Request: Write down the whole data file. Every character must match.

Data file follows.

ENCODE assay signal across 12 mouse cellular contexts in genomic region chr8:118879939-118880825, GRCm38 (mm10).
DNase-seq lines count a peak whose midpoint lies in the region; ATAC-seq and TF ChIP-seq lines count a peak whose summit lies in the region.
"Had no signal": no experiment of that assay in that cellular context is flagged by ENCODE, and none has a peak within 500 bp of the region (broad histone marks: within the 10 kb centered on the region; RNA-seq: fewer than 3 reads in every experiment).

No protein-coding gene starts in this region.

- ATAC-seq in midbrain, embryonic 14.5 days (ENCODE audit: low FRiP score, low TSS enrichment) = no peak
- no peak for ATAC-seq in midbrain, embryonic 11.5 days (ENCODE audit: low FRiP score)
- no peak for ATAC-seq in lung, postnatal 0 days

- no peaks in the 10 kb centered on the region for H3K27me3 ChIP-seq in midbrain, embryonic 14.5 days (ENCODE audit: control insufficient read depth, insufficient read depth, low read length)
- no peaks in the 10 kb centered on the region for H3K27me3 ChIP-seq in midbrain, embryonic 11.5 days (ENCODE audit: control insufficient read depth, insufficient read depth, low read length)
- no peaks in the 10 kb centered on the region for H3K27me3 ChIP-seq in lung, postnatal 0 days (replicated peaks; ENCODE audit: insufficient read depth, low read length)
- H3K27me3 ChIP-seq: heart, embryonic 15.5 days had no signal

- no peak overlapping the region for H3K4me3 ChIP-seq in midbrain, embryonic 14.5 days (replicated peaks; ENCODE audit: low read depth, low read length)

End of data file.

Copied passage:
ENCODE assay signal across 12 mouse cellular contexts in genomic region chr8:118879939-118880825, GRCm38 (mm10).
DNase-seq lines count a peak whose midpoint lies in the region; ATAC-seq and TF ChIP-seq lines count a peak whose summit lies in the region.
"Had no signal": no experiment of that assay in that cellular context is flagged by ENCODE, and none has a peak within 500 bp of the region (broad histone marks: within the 10 kb centered on the region; RNA-seq: fewer than 3 reads in every experiment).

No protein-coding gene starts in this region.

- ATAC-seq in midbrain, embryonic 14.5 days (ENCODE audit: low FRiP score, low TSS enrichment) = no peak
- no peak for ATAC-seq in midbrain, embryonic 11.5 days (ENCODE audit: low FRiP score)
- no peak for ATAC-seq in lung, postnatal 0 days

- no peaks in the 10 kb centered on the region for H3K27me3 ChIP-seq in midbrain, embryonic 14.5 days (ENCODE audit: control insufficient read depth, insufficient read depth, low read length)
- no peaks in the 10 kb centered on the region for H3K27me3 ChIP-seq in midbrain, embryonic 11.5 days (ENCODE audit: control insufficient read depth, insufficient read depth, low read length)
- no peaks in the 10 kb centered on the region for H3K27me3 ChIP-seq in lung, postnatal 0 days (replicated peaks; ENCODE audit: insufficient read depth, low read length)
- H3K27me3 ChIP-seq: heart, embryonic 15.5 days had no signal

- no peak overlapping the region for H3K4me3 ChIP-seq in midbrain, embryonic 14.5 days (replicated peaks; ENCODE audit: low read depth, low read length)